The application, initially named Immuni, uses Bluetooth technology to record when users are in close proximity with each other, people with knowledge of the matter said. If someone tests positive for the coronavirus, the app would send an alert to users who have been in contact with the infected individual, recommending actions such as self-quarantine and virus testing while preserving anonymity.

Advocates of Bluetooth technology say this method is a more accurate and less intrusive way to log proximity and the length of contact than location-tracking based on networks or satellites, which have been used in some Asian countries.

Commissioner Arcuri specified the app will be used voluntarily, in line with recommendations by Italy’s data protection authority and European privacy rules. “But our hope is that Italian citizens will adopt it massively, as everyone’s support in this country is needed to make a contact-tracing system work,” he said. According to experts in the Innovation and Health ministries in Rome the app needs to be downloaded by at least 60 percent of the population to be effective in achieving so-called digital herd immunity.

“That’s the best we have available so far, and I am confident that Italian people will follow our advice and use the app. This is for everyone’s safety and sake, and we hope that it will give us all massive help,” Pisano added. “The government will do its best to promote its use.”

The government’s statistics agency Istat revealed that the increase in deaths in the country has been more than 20 percent up in the period between March 1 and April 4 2020 compared to the average figure for the same period in the years 2015-2019.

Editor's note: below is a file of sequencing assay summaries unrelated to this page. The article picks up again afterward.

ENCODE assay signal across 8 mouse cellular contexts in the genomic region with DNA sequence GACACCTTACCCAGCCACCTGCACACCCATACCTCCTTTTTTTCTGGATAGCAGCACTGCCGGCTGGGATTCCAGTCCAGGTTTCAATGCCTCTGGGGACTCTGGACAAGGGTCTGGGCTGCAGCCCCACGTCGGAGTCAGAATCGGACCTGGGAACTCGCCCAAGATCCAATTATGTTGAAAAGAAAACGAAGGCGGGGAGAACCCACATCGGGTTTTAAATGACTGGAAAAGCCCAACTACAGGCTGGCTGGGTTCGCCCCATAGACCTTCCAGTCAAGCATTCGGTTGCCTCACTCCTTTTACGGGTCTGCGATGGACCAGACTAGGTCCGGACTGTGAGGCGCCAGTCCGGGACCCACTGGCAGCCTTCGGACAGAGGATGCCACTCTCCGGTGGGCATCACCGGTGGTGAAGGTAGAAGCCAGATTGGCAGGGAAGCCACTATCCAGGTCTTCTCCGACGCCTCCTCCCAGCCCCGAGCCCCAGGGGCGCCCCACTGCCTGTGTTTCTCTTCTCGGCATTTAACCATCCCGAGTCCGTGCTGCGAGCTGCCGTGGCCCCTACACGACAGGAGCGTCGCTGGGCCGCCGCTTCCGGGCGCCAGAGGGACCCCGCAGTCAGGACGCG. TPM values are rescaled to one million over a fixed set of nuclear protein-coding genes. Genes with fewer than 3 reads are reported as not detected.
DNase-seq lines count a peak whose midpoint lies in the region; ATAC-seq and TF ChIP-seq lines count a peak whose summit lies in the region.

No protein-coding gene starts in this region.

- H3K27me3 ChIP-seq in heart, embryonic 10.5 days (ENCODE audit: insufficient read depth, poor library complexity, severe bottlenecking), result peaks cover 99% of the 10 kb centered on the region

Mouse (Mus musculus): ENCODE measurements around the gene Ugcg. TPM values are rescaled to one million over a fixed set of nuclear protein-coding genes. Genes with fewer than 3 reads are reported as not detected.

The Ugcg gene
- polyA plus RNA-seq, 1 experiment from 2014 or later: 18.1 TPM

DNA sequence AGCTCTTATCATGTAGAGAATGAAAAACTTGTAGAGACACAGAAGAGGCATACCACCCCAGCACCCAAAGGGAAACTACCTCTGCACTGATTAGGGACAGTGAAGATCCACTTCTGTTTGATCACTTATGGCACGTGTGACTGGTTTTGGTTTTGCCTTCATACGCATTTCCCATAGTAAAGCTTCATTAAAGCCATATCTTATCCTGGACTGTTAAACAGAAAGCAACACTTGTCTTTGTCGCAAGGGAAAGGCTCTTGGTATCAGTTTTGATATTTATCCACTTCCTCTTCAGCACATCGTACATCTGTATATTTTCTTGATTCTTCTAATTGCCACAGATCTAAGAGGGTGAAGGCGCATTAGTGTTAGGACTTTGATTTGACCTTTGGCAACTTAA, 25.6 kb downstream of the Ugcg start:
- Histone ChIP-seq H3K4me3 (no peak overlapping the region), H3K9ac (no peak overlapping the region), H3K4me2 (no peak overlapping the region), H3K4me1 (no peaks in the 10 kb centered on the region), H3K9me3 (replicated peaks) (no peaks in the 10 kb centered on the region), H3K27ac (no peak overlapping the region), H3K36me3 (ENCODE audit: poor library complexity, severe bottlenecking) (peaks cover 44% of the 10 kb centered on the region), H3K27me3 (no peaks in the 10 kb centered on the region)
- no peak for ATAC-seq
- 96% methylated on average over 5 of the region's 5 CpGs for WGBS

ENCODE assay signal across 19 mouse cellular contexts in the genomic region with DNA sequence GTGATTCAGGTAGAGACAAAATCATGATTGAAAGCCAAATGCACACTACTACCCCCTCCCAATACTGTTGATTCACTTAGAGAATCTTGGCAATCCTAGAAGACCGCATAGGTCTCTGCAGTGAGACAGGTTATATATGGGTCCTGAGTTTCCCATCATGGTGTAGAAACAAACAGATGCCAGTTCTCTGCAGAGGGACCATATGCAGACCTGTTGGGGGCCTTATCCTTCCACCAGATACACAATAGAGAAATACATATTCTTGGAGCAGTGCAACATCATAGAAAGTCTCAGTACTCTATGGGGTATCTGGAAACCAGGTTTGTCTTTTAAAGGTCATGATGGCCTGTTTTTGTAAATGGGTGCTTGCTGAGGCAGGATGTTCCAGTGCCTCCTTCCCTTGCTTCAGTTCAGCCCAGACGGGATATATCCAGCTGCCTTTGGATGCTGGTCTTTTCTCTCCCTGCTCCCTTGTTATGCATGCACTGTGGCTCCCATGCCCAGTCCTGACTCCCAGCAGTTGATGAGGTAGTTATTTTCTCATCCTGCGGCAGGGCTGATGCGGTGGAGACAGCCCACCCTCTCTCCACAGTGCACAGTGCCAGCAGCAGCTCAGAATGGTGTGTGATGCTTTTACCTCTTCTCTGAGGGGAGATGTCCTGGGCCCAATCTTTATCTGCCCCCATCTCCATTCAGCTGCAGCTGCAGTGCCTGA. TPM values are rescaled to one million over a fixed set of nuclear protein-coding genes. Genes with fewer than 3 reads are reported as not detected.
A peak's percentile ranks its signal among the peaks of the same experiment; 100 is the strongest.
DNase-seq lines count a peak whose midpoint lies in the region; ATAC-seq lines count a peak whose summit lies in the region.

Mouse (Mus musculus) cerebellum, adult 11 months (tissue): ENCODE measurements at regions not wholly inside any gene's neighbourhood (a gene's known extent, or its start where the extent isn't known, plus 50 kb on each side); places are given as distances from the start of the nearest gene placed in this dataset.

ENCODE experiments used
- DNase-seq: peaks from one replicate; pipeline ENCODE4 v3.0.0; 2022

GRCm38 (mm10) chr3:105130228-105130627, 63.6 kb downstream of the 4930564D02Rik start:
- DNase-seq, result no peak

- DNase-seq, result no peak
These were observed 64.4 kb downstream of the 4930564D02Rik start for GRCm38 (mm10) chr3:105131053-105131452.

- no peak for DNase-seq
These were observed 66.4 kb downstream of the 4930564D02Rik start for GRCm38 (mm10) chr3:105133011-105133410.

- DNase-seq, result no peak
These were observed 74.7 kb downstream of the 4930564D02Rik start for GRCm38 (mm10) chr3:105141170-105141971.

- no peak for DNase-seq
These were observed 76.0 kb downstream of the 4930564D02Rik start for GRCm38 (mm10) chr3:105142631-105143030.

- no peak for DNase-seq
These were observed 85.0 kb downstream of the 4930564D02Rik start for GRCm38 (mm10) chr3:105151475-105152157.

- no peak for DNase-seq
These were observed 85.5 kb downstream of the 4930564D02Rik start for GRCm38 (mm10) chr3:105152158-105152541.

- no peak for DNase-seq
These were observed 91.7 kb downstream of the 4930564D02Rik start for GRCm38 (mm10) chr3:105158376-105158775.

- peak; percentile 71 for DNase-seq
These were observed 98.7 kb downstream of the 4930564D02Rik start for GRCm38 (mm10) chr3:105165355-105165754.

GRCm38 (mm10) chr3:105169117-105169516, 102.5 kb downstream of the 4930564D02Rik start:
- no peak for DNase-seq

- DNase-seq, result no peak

Italy is unlikely to follow Germany’s lead into reopening schools in May.

“The government will take a decision within days, but in the current health situation reopening in May becomes less likely with every passing day. It would mean mobilizing 8 million students”, Education Minister Lucia Azzolina told the Corriere della Sera newspaper. She said that she also does “not like the idea of students with masks at school” and that it would be impractical to ask children to respect social distancing.

The Italian Bishops Conference (CEI) claims social distancing can be kept in churches and is planning to start holding regular religious services after May 3 when the lockdown is scheduled to end. More than 100 priests have died in Italy so far from COVID-19, the Italian Bishops revealed in a press conference. “They have offered up their lives, expressing once again the beautiful face of the church,” a spokesman said.


COVID-19 pandemic ‘under control’ in France: government adviser

Updated 8 min 40 sec ago

COVID-19 pandemic ‘under control’ in France: government adviser

PPARIS: The COVID-19 pandemic is now “under control” in France, the head of the government’s scientific advisory council said Friday, as the country cautiously lifts the lockdown imposed in March to contain the outbreak.
“The virus is still circulating, in certain regions in particular... but it is circulating slowly,” Jean-Francois Delfraissy told France Inter radio.
“Where we had tens of thousands of cases a day, around 80,000 new cases per day in early March, before the lockdown, we estimate we now have around 1,000 cases,” he said.